Our family loves dogs. We live on a large farm, so we have several. Some of them were adopted from the animal shelter while others are pure-bred. They each have their own unique personality and character traits. If you put all of our dogs in one room, besides having chaos, you would have an assortment of pedigrees and mutts. It occurred to me that there are a lot of Biblical lessons to be learned from our "herd" of dogs.

We are all equal in God's eyes.

We love the dogs we adopted from the shelter just as much as we do the ones that have a piece of paper from the American Kennel Club stating that they are registered. While society might consider the registered dogs more valuable, we don't. It simply doesn't matter to us where they came from.

The Israelites were God's chosen people, they had the pedigree, but once Jesus died on the cross, we all were given the opportunity to be His children. He loves us all the same, Jew or Gentile, registered or not.

So in Christ Jesus you are all children of God through faith, for all of you who were baptized into Christ have clothed yourselves with Christ. There is neither Jew nor Gentile, neither slave nor free, nor is there male and female, for you are all one in Christ Jesus. If you belong to Christ, then you are Abraham's seed, and heirs according to the promise (Galatians 3:26-29).

We shouldn't assume something about someone or something just because of their appearance.

My grandmother was fond of saying, "You can't judge a book by its cover." True, but marketing researchers will tell you that consumers DO judge a book by its cover. It's human nature to judge by outer appearances.

Our dogs vary in size. The largest is a German Shepherd (Roxy). The smallest is a Cocker Spaniel (Murphy). When the UPS man comes to our house he is afraid of Roxy, but it's Murphy he should fear.

It never ceases to amaze me how quickly some people are to judge other people by their appearance. Just because someone looks vicious (like Roxy) doesn't mean they are. And just because they have huge puppy dog eyes and long, floppy ears doesn't mean they want you to pet them or scratch them behind their ears. Roxy is so gentle our tiny granddaughter could snuggle with her and I wouldn't worry. Murphy is so grouchy I wouldn't leave my granddaughter alone in a room with him. What we "think" about someone may be as far from the truth as night is from day.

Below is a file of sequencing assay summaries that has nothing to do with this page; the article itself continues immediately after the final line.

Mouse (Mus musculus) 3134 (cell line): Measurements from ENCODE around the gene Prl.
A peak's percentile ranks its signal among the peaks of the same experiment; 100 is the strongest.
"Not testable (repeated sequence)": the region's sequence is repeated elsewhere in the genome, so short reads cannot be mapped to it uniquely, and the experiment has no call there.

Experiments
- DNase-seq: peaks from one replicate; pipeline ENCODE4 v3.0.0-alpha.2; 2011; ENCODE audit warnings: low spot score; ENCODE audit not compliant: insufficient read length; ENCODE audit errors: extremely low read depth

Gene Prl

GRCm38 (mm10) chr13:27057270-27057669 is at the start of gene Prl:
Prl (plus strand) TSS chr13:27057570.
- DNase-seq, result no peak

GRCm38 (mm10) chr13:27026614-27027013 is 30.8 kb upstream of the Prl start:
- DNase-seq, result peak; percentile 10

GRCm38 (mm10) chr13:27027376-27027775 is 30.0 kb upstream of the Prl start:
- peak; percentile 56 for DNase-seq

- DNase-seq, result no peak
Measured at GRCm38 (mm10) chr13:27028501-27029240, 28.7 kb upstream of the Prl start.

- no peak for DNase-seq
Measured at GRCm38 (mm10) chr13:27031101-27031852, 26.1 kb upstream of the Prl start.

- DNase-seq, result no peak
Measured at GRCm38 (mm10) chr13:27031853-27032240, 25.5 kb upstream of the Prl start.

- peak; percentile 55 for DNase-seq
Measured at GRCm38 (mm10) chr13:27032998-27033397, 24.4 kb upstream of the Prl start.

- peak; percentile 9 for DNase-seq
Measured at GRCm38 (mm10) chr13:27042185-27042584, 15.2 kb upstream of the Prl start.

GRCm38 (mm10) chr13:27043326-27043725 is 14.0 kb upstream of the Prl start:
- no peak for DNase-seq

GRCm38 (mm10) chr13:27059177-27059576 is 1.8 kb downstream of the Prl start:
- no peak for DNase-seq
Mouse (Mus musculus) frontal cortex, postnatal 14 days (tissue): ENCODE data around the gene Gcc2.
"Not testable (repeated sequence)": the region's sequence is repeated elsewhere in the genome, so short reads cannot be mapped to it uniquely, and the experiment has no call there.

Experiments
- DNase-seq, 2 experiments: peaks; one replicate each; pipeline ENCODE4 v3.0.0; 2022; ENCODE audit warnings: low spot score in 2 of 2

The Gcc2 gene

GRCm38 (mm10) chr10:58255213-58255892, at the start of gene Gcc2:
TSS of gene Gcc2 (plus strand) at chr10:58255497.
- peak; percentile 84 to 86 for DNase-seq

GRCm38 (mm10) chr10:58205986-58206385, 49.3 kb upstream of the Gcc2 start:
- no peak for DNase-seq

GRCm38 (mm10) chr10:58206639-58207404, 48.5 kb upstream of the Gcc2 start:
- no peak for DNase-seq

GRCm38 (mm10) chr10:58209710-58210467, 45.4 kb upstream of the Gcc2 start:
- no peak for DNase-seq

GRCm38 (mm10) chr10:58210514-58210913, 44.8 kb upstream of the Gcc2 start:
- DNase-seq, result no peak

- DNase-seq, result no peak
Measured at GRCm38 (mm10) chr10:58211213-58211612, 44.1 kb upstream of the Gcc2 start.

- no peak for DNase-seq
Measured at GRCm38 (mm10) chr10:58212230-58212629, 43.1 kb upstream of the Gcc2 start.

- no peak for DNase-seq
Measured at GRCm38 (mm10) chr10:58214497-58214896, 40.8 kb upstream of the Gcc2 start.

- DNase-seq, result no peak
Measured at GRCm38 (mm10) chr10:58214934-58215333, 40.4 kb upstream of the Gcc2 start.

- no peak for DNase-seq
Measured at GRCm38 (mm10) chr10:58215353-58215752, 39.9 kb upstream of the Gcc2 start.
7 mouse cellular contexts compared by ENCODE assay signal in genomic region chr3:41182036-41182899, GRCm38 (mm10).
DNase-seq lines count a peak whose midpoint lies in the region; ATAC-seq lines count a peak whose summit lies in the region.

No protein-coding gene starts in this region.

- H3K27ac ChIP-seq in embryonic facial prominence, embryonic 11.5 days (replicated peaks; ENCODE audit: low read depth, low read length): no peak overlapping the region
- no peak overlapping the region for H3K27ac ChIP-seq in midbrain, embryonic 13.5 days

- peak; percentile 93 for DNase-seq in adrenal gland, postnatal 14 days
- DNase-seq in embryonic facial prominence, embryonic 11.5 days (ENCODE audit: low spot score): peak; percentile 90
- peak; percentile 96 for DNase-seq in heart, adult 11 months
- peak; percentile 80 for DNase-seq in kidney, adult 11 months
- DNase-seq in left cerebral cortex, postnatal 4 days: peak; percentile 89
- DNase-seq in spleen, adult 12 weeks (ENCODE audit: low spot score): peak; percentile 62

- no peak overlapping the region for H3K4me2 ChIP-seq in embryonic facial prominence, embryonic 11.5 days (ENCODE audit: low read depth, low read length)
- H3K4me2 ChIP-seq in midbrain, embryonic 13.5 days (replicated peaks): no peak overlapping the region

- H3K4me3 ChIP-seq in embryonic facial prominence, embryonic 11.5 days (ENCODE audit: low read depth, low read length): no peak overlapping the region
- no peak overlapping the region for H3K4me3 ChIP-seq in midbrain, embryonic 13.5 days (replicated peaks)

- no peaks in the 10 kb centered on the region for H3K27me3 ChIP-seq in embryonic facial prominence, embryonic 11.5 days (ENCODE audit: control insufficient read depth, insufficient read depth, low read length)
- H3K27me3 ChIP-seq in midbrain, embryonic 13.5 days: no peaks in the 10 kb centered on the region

Who are you to judge someone else's servant? To their own master, servants stand or fall. And they will stand, for the Lord is able to make them stand (Romans 14:4).

Sharing is a good thing.

Dogs are but one of God's creatures from whom we can learn valuable lessons.
Anyone who has been around animals will tell you that there is a pecking order involved, especially when it's time to eat. When we feed the dogs the first one at the food bowl is Roxy and the other dogs know not to mess with her. She's the boss when it comes to the food bowl.

Sometimes people are as protective of their "stuff" as Roxy is of her food bowl. She doesn't need near as much as she eats, but she doesn't care. She eats until she's full and doesn't believe in sharing. If we could convince Roxy to cut back just a tad and share with the other dogs she would be healthier and the other dogs would be happier. As it is, we have to feed them all in separate bowls and make sure Roxy leaves them alone.

Human beings are the same way. If we focus solely on our own food bowl (our possessions) and don't share with others we are not pleasing God.

And do not forget to do good and to share with others, for with such sacrifices God is pleased (Hebrews 13:16).

[Jesus said,] "Give, and it will be given to you. A good measure, pressed down, shaken together and running over, will be poured into your lap. For with the measure you use, it will be measured to you" (Luke 6:38).

Love is the greatest motivator.

There are multiple reasons why dogs are considered man's best friend. If you have ever owned a dog, I don't have to explain to you the love and devotion a dog can have for it's owner.

I could tell you numerous stories about dogs that rescued people from homes on fire. Or dogs that are cancer detectors. Dogs that lead the blind and hear for the deaf. And on and on I could go. Like people, all dogs are different. The way they act can be very dependent upon how they have been treated and their life experiences. However, if you give a dog love, you are going to get it in return. A dog who is loved and cherished by its owner will show love and devotion above and beyond what many human beings do.

For those who aren't dog lovers, who think dogs are just animals and incapable of love, perhaps they haven't read about Hawkeye, a Labrador retriever, who belonged to Jon Tumilson. Tumilson was a soldier killed in Afghanistan. His dog, Hawkeye, led the mourners into the funeral. He walked up to the casket at the beginning of the service and then dropped down with a heaving sigh. He stayed there, next to his master's casket, until the very end.

And now these three remain: faith, hope and love. But the greatest of these is love (1 Corinthians 13:13).

Dogs are but one of God's creatures from whom we can learn valuable lessons. My cousin's husband is a dairy farmer and a minister. He frequently writes about the lessons God teaches him through his dairy cattle.

What lessons have you learned from nature and God's creatures?

What lessons have they learned from you?

The righteous care for the needs of their animals... (Proverbs 12:10)